2001 letters to the editor

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FIRST IN THE STATE? (2/7/2001)

I don’t know if Union County has the distinction of being “First in the state” in any category, but if we accept David Friedly’s suggestion (Letters, 2/7/01) that the former Georgia State flag should fly as the official “county flag,” I’ll bet other Georgia counties would rush to get on the band wagon. Of course, a hundred coun
ties couldn’t all have the same county flag, so I have a slight modification to suggest: replace the Georgia seal with the Union County seal. In all other respects, the flag could be the same as the old Georgia State flag. The North Georgia News could start the ball rolling by conducting a survey to determine how many citizens would be in favor of this action. What say ye?


First, we need to acknowledge the distinction between excusing a behavior and understanding a behavior. There is no excusing the behavior of the Tuesday Terrorists (9/11/2001). America must retaliate and our reprisal must go well beyond the lip-wristed responses to previous terrorist attacks. We must reply with appropriate, effective, and decisive military actions. The collaborators, leaders, and the infrastructure which supported the Tuesday Terrorists must be destroyed. I was glad to hear our government officials admitting that this is the job to be done, and I hope that they, and we, the American people, have the courage too implement it. After the job is done we need to focus on understanding what caused the behavior, so as to enable us to preclude a recurrence of Terrible Tuesday, or something worse. Attributing their behavior to reasons like, “they envy us,” and “ they can’t stand our power, our freedom, our culture, our prosperity,” etc., is plain nonsense. The simple truth is that they hate us. And just who is “they”? Another simple answer: Radical Islam, in all its forms. Primarily that means Osama bin Laden’s organization headquartered in Afghanistan, and his host there, the Taliban. But it also means Hezbollah in Lebanon, Hamas and Islamic Jihad in Israel, various Arab “liberation fronts” based in Damascus, and, of course, various governments in the Middle East, including Iran, Iraq, Syria and Libya.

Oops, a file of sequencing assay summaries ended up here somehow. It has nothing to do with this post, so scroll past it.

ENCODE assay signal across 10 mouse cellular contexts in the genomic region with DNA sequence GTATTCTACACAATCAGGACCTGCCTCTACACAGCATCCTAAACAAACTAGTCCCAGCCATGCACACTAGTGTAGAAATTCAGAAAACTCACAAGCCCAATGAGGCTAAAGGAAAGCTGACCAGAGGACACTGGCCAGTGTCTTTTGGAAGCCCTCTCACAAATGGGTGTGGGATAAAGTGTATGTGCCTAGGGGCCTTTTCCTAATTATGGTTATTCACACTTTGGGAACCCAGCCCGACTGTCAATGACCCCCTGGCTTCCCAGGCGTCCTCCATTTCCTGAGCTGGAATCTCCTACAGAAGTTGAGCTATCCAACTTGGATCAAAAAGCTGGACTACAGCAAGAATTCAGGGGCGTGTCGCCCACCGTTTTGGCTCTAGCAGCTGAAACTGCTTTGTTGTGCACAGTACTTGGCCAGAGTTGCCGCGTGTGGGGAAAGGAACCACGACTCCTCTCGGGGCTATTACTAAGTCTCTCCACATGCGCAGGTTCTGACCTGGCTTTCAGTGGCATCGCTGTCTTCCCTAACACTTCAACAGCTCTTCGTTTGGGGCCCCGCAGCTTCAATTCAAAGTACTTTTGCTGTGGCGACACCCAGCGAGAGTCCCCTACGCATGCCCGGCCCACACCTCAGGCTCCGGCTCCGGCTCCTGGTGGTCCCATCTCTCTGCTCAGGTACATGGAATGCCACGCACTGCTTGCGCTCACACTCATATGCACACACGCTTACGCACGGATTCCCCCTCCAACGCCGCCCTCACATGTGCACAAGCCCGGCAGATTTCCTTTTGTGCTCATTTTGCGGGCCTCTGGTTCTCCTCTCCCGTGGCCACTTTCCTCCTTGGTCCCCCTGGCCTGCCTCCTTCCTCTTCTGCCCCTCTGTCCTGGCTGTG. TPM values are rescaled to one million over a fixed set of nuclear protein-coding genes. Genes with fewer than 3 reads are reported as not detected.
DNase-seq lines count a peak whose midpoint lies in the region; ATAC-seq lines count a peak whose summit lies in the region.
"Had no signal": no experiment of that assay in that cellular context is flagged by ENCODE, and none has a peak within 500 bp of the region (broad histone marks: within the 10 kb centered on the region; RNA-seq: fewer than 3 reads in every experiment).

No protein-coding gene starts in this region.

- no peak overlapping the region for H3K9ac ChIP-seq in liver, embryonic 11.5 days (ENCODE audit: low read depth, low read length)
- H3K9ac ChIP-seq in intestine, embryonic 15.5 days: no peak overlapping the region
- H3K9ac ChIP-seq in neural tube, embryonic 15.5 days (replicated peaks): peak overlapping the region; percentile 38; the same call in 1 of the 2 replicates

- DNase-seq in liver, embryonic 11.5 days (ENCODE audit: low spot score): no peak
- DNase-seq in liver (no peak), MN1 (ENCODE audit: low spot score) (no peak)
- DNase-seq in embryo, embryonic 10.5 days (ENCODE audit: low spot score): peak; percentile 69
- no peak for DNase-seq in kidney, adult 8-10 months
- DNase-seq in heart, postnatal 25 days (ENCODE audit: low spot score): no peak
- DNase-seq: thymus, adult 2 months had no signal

And why do they hate us? Virtually every instance of terrorist attacks against American and Americans has been a response to our interventionist foreign policy: The original WTC bombing a decade ago, the bombings of US Embassies in Libya, Lebanon, Kenya, and Tanzania the taking of the US embassy in Tehran, the destruction of PanAm flight 103, the US Marine barracks attack in Beirut in 1983 and the Embassy Annex the following year, … the list goes on. And all of the terrorist attacks were acts of retaliation for the US putting its nose in where it did not belong.

When we finish destroying all of those implicated in the current terror, and obliterate their enabling mechanisms, and we pack up and return home, we will have accomplished nothing if we don’t immediately change our foreign policy. As long as we provide financial and material support to one side of the other in the various conflicts in the region, and as long as we maintain a US military presence on foreign soil in the region, we willl continue to be the target for terrorist attacks. The long term solution is at hand – start minding our own business. The only question remaining is, do we, the American people, have the courage to persuade our government to implement it.